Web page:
The third script is used to stop the container after it has been created. You stop a container by using the docker stop <container> command where container is either the name or id. Instead of having to remember what the container name is, we'll have the script figure that out for us.

Edit the stop-container.sh file vi stop-container.sh.

Copy and paste the following into your file:

#!/bin/bash
export CUR_DIR=`pwd`
export PROJ_DIR=`basename $CUR_DIR`
docker stop ${PROJ_DIR}

Now save your file with :wq!

ssh-container.sh

The fourth script is used to ssh into the container. The container maps the local host port 2222 to the container port 22 via the -p 2222:22 line in the create-container.sh script. Admittedly the ssh command to connect is simple. However this script means I don't have to think about it very much. Edit the ssh-container.sh file vi ssh-container.sh.

Copy and paste the following into your file:

#!/bin/bash
ssh -p 2222 root@localhost

Now save your file with :wq!

Create the atlas-demo1 container

Now that we have our helper scripts ready to go, let's create the container for our notional Atlas demo.

$ cd ~/Docker/atlas-demo1
$ ./create-container.sh

You should see something similar to the following:

$ ./create-container.sh
9366e0b23a72ea53581647e174b50e5d24ec08a217c1bf3591491ad74ab18028

The output of the docker run command is the unique container id for our atlas-demo1 container. You can verify the container is running with the docker ps command:

$ docker ps
CONTAINER ID        IMAGE               COMMAND               CREATED             STATUS              PORTS                                                                                                                                                                                                                                                                                                                                                                                                                                                                                                                                                                                                                                                                                                                                                                                                                                                                                                                                                                                                                                                                                                                                                                                                                                                                                                                                                                                                                                              NAMES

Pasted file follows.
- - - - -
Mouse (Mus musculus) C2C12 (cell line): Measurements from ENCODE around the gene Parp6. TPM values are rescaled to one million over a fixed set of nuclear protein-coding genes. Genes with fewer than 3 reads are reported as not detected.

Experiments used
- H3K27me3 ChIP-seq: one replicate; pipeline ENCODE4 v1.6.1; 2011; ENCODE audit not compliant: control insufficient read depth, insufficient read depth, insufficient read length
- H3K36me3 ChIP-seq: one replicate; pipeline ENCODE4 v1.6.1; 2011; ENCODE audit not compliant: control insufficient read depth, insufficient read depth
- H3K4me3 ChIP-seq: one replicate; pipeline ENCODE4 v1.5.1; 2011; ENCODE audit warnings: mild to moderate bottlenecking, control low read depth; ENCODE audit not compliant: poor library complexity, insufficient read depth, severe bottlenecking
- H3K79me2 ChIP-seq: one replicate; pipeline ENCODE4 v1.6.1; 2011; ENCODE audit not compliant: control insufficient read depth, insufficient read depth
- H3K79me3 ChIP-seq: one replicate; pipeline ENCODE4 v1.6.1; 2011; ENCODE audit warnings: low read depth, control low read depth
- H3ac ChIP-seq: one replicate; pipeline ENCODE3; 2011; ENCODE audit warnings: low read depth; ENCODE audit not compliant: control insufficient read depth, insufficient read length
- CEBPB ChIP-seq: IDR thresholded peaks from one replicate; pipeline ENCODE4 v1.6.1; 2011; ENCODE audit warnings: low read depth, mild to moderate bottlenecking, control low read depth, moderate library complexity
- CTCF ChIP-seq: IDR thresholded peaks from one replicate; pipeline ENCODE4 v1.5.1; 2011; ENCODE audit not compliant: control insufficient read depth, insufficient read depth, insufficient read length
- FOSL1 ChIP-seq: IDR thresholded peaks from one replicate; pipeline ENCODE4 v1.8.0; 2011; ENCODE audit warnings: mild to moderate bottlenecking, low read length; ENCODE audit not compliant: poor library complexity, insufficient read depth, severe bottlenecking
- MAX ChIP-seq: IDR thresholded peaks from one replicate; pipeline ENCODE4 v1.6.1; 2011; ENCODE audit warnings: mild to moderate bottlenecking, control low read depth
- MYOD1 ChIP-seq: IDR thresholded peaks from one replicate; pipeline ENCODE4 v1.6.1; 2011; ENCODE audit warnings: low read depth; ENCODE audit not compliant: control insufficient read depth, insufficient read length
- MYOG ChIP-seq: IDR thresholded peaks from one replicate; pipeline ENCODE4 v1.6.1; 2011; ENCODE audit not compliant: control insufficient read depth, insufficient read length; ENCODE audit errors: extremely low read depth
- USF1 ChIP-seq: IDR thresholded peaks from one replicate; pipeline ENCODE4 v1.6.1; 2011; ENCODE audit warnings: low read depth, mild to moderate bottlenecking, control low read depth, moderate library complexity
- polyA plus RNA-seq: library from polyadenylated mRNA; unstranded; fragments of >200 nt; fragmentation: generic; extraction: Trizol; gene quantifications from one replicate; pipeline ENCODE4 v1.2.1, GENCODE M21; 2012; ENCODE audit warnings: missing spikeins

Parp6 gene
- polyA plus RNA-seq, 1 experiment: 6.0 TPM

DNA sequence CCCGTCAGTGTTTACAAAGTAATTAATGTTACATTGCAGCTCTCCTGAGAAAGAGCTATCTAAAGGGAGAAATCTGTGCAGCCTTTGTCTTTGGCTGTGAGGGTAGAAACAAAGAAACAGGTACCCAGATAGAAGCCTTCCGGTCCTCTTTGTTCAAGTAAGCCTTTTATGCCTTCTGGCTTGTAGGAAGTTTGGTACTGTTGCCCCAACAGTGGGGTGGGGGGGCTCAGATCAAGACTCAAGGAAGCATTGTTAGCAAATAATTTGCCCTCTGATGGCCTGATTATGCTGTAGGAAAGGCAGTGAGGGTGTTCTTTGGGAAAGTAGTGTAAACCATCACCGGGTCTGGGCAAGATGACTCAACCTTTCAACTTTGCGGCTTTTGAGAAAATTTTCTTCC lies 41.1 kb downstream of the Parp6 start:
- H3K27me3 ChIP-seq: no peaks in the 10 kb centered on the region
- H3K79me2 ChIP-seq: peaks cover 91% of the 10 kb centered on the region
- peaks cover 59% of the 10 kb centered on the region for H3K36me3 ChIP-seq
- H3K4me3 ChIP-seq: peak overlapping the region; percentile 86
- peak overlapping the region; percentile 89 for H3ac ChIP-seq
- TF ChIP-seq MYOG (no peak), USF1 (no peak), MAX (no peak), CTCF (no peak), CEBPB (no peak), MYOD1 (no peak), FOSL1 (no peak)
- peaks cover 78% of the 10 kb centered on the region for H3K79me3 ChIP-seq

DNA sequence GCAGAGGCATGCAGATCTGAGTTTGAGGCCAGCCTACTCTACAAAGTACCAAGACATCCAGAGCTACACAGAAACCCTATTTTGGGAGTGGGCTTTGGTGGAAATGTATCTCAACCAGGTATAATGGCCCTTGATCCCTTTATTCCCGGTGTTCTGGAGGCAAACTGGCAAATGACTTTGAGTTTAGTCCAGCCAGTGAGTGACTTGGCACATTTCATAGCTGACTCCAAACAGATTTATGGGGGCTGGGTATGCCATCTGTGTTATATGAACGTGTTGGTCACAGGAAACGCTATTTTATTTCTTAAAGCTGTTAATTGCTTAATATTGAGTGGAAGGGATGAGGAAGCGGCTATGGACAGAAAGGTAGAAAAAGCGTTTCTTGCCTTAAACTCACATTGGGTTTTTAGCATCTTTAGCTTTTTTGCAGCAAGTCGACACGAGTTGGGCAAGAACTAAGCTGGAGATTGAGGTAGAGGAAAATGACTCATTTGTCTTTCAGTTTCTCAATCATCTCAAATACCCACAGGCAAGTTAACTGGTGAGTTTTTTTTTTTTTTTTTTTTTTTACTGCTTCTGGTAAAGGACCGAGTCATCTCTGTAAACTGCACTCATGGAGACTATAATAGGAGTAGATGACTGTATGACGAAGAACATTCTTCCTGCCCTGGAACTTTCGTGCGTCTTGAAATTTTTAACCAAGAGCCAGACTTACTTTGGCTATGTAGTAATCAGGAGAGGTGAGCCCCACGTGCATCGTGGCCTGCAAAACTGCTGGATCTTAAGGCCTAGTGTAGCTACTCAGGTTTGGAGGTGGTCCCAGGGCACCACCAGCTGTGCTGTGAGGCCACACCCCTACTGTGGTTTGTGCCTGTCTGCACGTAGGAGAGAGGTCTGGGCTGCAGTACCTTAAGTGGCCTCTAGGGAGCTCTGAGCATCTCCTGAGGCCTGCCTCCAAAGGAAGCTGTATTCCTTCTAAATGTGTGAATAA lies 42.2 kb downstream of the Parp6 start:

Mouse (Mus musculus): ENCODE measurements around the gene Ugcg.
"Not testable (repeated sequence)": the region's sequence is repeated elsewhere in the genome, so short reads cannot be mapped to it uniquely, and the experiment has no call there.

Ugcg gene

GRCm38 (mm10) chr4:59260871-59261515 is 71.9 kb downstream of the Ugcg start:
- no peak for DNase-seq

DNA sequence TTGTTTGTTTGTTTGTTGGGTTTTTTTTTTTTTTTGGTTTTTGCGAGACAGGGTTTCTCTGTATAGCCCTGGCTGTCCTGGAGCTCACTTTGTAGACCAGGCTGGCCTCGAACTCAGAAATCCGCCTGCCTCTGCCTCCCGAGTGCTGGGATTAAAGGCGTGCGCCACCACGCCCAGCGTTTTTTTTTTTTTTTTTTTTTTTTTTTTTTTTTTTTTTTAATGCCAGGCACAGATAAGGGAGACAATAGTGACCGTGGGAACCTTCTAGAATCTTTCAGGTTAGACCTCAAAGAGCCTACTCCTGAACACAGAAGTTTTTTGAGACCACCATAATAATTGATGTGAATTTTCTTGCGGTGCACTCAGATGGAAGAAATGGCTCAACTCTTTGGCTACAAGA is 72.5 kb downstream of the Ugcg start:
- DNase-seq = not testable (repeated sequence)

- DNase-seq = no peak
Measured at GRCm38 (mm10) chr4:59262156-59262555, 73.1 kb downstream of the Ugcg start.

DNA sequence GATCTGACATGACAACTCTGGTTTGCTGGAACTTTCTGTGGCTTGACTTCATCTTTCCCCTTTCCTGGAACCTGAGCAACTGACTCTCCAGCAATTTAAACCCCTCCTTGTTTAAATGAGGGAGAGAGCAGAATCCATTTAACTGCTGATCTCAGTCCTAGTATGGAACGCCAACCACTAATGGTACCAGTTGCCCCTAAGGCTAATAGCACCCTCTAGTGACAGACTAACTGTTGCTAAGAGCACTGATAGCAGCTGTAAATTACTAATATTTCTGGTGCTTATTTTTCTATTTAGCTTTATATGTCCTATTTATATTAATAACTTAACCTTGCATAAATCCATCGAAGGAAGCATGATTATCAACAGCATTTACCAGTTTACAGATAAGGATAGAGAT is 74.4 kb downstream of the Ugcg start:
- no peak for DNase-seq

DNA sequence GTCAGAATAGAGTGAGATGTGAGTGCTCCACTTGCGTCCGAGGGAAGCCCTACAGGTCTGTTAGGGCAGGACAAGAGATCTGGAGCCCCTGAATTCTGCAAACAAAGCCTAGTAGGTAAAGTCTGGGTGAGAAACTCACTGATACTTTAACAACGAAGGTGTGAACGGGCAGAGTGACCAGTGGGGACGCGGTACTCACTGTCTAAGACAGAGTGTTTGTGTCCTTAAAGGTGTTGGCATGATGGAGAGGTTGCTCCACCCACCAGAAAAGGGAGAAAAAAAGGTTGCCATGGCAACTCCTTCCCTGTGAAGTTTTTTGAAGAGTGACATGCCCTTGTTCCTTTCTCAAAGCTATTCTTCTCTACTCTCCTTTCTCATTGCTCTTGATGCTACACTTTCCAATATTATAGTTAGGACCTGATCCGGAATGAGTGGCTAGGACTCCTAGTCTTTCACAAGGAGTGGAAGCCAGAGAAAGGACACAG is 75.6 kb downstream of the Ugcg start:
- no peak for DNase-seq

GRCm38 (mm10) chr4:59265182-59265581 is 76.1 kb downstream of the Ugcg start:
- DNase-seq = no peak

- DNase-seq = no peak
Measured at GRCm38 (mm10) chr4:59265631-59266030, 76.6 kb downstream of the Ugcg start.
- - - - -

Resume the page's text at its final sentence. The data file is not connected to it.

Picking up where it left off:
9366e0b23a72        sandbox             "/usr/sbin/sshd -D"   55 seconds ago      Up 53 seconds       0.0.0.0:1000->1000/tcp, 0.0.0.0:1100->1100/tcp, 0.0.0.0:1220->1220/tcp, 0.0.0.0:1988->1988/tcp, 0.0.0.0:2100->2100/tcp, 0.0.0.0:2181->2181/tcp, 0.0.0.0:4040->4040/tcp, 0.0.0.0:4200->4200/tcp, 0.0.0.0:5007->5007/tcp, 0.0.0.0:5011->5011/tcp, 0.0.0.0:6001->6001/tcp, 0.0.0.0:6003->6003/tcp, 0.0.0.0:6008->6008/tcp, 0.0.0.0:6080->6080/tcp, 0.0.0.0:6188->6188/tcp, 0.0.0.0:8000->8000/tcp, 0.0.0.0:8005->8005/tcp, 0.0.0.0:8020->8020/tcp, 0.0.0.0:8040->8040/tcp, 0.0.0.0:8042->8042/tcp, 0.0.0.0:8050->8050/tcp, 0.0.0.0:8080->8080/tcp, 0.0.0.0:8082->8082/tcp, 0.0.0.0:8086->8086/tcp, 0.0.0.0:8088->8088/tcp, 0.0.0.0:8090-8091->8090-8091/tcp, 0.0.0.0:8188->8188/tcp, 0.0.0.0:8443->8443/tcp, 0.0.0.0:8744->8744/tcp, 0.0.0.0:8765->8765/tcp, 0.0.0.0:8886->8886/tcp, 0.0.0.0:8888-8889->8888-8889/tcp, 0.0.0.0:8983->8983/tcp, 0.0.0.0:8993->8993/tcp, 0.0.0.0:9000->9000/tcp, 0.0.0.0:9090->9090/tcp, 0.0.0.0:9995-9996->9995-9996/tcp, 0.0.0.0:10000-10001->10000-10001/tcp, 0.0.0.0:10500->10500/tcp, 0.0.0.0:11000->11000/tcp, 0.0.0.0:15000->15000/tcp, 0.0.0.0:16010->16010/tcp, 0.0.0.0:16030->16030/tcp, 0.0.0.0:18080->18080/tcp, 0.0.0.0:19888->19888/tcp, 0.0.0.0:21000->21000/tcp, 0.0.0.0:42111->42111/tcp, 0.0.0.0:50070->50070/tcp, 0.0.0.0:50075->50075/tcp, 0.0.0.0:50095->50095/tcp, 0.0.0.0:50111->50111/tcp, 0.0.0.0:60000->60000/tcp, 0.0.0.0:60080->60080/tcp, 0.0.0.0:61888->61888/tcp, 0.0.0.0:2222->22/tcp   atlas-demo1

You should notice the shortened version of the container id is listed as 9366e0b23a72. It is the first 12 charactrers, and it matches the output of our create-container.sh command. Your container id value will be different. You should also notice the name of the container is listed as atlas-demo1.